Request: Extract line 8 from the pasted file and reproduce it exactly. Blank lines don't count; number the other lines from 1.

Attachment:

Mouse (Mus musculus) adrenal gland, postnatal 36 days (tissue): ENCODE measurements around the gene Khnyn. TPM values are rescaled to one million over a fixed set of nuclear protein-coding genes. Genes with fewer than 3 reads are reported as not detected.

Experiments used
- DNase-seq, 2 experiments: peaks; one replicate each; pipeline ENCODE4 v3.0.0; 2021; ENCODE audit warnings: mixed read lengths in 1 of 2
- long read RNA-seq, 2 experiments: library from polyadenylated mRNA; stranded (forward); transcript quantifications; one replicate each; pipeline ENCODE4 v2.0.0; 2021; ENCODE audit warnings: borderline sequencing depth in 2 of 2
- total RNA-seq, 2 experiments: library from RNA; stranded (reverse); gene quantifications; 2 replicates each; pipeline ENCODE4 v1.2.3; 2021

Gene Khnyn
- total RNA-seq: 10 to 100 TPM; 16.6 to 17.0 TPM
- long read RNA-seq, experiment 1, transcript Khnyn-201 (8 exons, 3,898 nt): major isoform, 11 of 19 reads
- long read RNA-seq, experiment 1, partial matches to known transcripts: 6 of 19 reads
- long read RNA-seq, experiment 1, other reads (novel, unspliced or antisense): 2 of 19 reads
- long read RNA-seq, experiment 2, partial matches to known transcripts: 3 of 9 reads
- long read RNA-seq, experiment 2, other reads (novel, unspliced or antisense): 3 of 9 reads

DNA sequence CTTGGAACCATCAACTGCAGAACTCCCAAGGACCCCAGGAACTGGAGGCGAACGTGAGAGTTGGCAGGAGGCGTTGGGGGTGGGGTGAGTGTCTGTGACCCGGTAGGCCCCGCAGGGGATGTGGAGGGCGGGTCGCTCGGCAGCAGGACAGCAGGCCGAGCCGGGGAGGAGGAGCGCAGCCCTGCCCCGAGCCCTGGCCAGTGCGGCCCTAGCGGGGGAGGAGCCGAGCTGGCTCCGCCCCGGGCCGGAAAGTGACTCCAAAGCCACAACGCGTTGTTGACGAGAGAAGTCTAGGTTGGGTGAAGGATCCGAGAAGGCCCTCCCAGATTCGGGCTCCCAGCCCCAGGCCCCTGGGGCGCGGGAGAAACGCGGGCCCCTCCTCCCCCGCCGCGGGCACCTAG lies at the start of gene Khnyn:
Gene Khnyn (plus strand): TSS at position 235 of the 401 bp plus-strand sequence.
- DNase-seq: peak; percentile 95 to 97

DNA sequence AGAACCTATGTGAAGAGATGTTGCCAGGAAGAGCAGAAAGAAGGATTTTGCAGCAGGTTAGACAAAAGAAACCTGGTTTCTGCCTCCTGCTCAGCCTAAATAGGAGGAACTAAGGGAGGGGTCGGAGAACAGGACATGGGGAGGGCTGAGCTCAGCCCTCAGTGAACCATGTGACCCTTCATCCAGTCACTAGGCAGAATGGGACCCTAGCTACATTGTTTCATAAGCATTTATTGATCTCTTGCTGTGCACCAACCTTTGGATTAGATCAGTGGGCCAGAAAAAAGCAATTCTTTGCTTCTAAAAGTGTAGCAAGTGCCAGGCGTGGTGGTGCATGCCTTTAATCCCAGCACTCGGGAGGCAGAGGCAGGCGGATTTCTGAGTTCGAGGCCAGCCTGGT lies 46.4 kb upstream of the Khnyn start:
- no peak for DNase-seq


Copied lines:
- long read RNA-seq, experiment 1, transcript Khnyn-201 (8 exons, 3,898 nt): major isoform, 11 of 19 reads